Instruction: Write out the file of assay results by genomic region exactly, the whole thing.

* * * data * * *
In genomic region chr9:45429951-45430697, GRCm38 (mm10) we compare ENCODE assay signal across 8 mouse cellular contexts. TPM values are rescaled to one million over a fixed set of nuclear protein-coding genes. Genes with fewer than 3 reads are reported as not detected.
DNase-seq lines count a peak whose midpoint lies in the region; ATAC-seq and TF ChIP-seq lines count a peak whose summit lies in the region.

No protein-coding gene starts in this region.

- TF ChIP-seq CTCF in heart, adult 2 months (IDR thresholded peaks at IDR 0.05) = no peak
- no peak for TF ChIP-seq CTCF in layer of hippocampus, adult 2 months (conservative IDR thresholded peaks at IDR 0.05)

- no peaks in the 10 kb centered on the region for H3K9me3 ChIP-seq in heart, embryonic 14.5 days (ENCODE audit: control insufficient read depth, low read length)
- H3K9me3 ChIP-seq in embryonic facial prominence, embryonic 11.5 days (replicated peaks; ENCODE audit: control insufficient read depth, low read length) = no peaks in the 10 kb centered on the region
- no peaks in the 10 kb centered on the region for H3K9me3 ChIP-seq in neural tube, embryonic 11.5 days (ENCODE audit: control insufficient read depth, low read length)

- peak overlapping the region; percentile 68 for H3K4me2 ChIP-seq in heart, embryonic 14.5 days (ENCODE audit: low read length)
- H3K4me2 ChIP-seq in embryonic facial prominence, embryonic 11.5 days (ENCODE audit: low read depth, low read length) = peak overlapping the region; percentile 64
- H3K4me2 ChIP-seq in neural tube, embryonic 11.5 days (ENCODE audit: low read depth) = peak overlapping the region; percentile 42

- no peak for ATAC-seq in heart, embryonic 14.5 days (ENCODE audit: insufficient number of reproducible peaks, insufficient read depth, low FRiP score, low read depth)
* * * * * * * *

In genomic region chr9:45429951-45430697, GRCm38 (mm10) we compare ENCODE assay signal across 8 mouse cellular contexts. TPM values are rescaled to one million over a fixed set of nuclear protein-coding genes. Genes with fewer than 3 reads are reported as not detected.
DNase-seq lines count a peak whose midpoint lies in the region; ATAC-seq and TF ChIP-seq lines count a peak whose summit lies in the region.

No protein-coding gene starts in this region.

- TF ChIP-seq CTCF in heart, adult 2 months (IDR thresholded peaks at IDR 0.05) = no peak
- no peak for TF ChIP-seq CTCF in layer of hippocampus, adult 2 months (conservative IDR thresholded peaks at IDR 0.05)

- no peaks in the 10 kb centered on the region for H3K9me3 ChIP-seq in heart, embryonic 14.5 days (ENCODE audit: control insufficient read depth, low read length)
- H3K9me3 ChIP-seq in embryonic facial prominence, embryonic 11.5 days (replicated peaks; ENCODE audit: control insufficient read depth, low read length) = no peaks in the 10 kb centered on the region
- no peaks in the 10 kb centered on the region for H3K9me3 ChIP-seq in neural tube, embryonic 11.5 days (ENCODE audit: control insufficient read depth, low read length)

- peak overlapping the region; percentile 68 for H3K4me2 ChIP-seq in heart, embryonic 14.5 days (ENCODE audit: low read length)
- H3K4me2 ChIP-seq in embryonic facial prominence, embryonic 11.5 days (ENCODE audit: low read depth, low read length) = peak overlapping the region; percentile 64
- H3K4me2 ChIP-seq in neural tube, embryonic 11.5 days (ENCODE audit: low read depth) = peak overlapping the region; percentile 42

- no peak for ATAC-seq in heart, embryonic 14.5 days (ENCODE audit: insufficient number of reproducible peaks, insufficient read depth, low FRiP score, low read depth)